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5 Ways to Fight Senior Isolation and Loneliness

We’ve all experienced the feeling of being alone. Because we can’t share pleasant times with anyone, it makes our world a little grayer and happier moments a little duller. COVID has exacerbated loneliness by requiring seclusion, but seniors are particularly prone to what many health experts refer to as a “loneliness epidemic” even outside of the present pandemic context.

What Factors Influence Senior Isolation and Loneliness?

Isolation of senior citizens is regrettably all too typical. Many elderly people live alone at home, typically following the death of a loved one. Seniors may become housebound or go out less due to reduced mobility or a lack of physical activity. Feelings of isolation may occur without frequent visits from family or friends, preventing you from enjoying your fullest, most vibrant life.

Building Genuine Human Connections and Reducing Senior Loneliness

It’s important for seniors to know that they’re not alone. Your next-door neighbor may be experiencing similar sentiments of loneliness and isolation and is just waiting for someone to knock and say hi. The cure for loneliness is to form true human connections. Here are five methods to do just that and later in life find joy, purpose, and new friendships.

  • Get to know your neighbors to help you feel less isolated.
    It’s not easy to put yourself out there to meet people in your community, but the rewards can be life-changing. “Knowing as few as six neighbors lessens the likelihood of feeling lonely and is connected to lower sadness, social anxiety, and financial concerns related to COVID-19,” according to a global study published in 2020. Maintaining contact with your neighbors does not necessitate any great gestures. Small acts of kindness, such as offering to advise new neighbors, assisting with grocery deliveries, or just waving hello as you pass by, were also found to lessen the likelihood of feeling lonely, according to the study.
  • Get involved in the community to combat loneliness.
    Everyone has something special to give their community in terms of skills and talents. Perhaps it’s a green thumb, an artistic side, or simply a desire to lend a hand wherever it’s needed. Volunteering is a fantastic method to accomplish this while also meeting new people. Volunteering options in your neighborhood, such as tending to local gardens, teaching children after school, or assisting in the preparation of care packages for people in need, can be found by searching online or asking a neighbor.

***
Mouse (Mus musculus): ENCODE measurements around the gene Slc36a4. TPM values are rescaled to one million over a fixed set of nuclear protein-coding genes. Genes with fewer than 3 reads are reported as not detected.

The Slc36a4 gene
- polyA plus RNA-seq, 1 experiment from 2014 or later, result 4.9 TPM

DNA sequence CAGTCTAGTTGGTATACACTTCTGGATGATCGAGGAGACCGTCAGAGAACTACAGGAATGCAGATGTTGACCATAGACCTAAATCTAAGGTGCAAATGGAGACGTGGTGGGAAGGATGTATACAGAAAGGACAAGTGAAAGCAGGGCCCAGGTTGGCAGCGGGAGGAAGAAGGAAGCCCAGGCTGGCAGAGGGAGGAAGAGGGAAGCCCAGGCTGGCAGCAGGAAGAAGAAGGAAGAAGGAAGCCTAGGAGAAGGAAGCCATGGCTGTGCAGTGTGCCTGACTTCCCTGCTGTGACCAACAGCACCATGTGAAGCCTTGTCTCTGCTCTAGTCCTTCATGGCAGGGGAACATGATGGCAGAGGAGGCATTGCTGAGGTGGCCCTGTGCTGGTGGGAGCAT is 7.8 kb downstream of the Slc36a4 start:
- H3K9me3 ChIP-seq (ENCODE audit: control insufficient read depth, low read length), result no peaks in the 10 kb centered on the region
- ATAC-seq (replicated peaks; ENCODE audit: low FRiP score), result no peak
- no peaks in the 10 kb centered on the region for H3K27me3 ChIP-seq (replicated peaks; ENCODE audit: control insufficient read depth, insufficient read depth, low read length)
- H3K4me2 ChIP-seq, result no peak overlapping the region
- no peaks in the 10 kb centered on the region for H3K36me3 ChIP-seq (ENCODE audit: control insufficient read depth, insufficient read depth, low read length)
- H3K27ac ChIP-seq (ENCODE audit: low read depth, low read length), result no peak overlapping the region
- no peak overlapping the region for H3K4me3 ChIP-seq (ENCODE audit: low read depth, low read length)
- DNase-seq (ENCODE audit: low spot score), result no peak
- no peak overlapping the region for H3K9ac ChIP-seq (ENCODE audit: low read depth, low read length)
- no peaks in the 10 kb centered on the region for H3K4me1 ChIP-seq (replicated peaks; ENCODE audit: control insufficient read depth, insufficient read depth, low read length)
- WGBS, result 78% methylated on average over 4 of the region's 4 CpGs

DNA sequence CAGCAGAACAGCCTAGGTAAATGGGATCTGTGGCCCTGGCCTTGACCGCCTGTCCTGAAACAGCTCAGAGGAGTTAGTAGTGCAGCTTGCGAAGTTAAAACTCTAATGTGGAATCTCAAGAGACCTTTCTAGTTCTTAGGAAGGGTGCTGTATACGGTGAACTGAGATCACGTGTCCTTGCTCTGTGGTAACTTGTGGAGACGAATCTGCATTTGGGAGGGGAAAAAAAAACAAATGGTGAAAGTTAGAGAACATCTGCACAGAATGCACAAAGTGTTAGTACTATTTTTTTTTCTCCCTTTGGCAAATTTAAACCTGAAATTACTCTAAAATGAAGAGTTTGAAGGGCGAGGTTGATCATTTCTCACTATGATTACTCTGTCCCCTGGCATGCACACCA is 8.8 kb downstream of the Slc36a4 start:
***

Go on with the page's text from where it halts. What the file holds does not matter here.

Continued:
• Get and keep active to avoid senior isolation.
    Staying active has numerous health benefits for older individuals, but it’s also one of the most efficient strategies to combat loneliness when done in a communal setting. It’s not simple, though, to find the drive to get and stay active. It’s important to remember that leading an active senior lifestyle does not need you to go to the gym every day and work up a sweat. Joining a neighborhood walking club or, if immobility is a problem, working on a puzzle with a friend can help you enhance your general wellness while also keeping you connected to others.
  • Do you or someone you know suffer from senior loneliness? Inquire for assistance.
    When we’re lonely, sometimes the toughest thing to do is just tell someone. It’s easy to feel like you’re a burden. Perhaps you were taught to rely on yourself rather than others. Those who boldly take the initial step toward getting help, however, will find a wealth of tools to assist them in coping. The National Institute on Aging’s Social Isolation and Loneliness Outreach Toolkit and AARP’s Connect 2Tools are terrific places to start. Consider contacting a mental health professional for help and coping skills if you’re suffering signs of senior depression and feelings of loneliness, such as loss of appetite or energy.
  • Consider relocating to a senior living complex.
    Nearly one-third of all seniors live by themselves, according to the U.S. Census Bureau. It’s only natural for folks who have lost their spouse to experience feelings of loneliness. Older persons often want to keep their independence and stay at home as they age, but loneliness can be a harmful side effect.

Senior living homes can help with this. Seniors who live in a senior living community benefit not only from improved health and wellness but also from increased socializing. From the stress-free lifestyle that allows you to pursue your passions to the large range of activities available, there are several ways to get to know your neighbors, get engaged, and remain active.

Goodbye senior loneliness, hello life with the Silverbell Homestead Difference
Our objective at Silverbell Homestead is to assist our people find joy, purpose, and friends they can call family. Our cutting-edge wellness program aims to bring residents together and prevent loneliness by providing enriching and engaging activities.

If you or a loved one is considering assisted living, we’d love to CONNECT with you.

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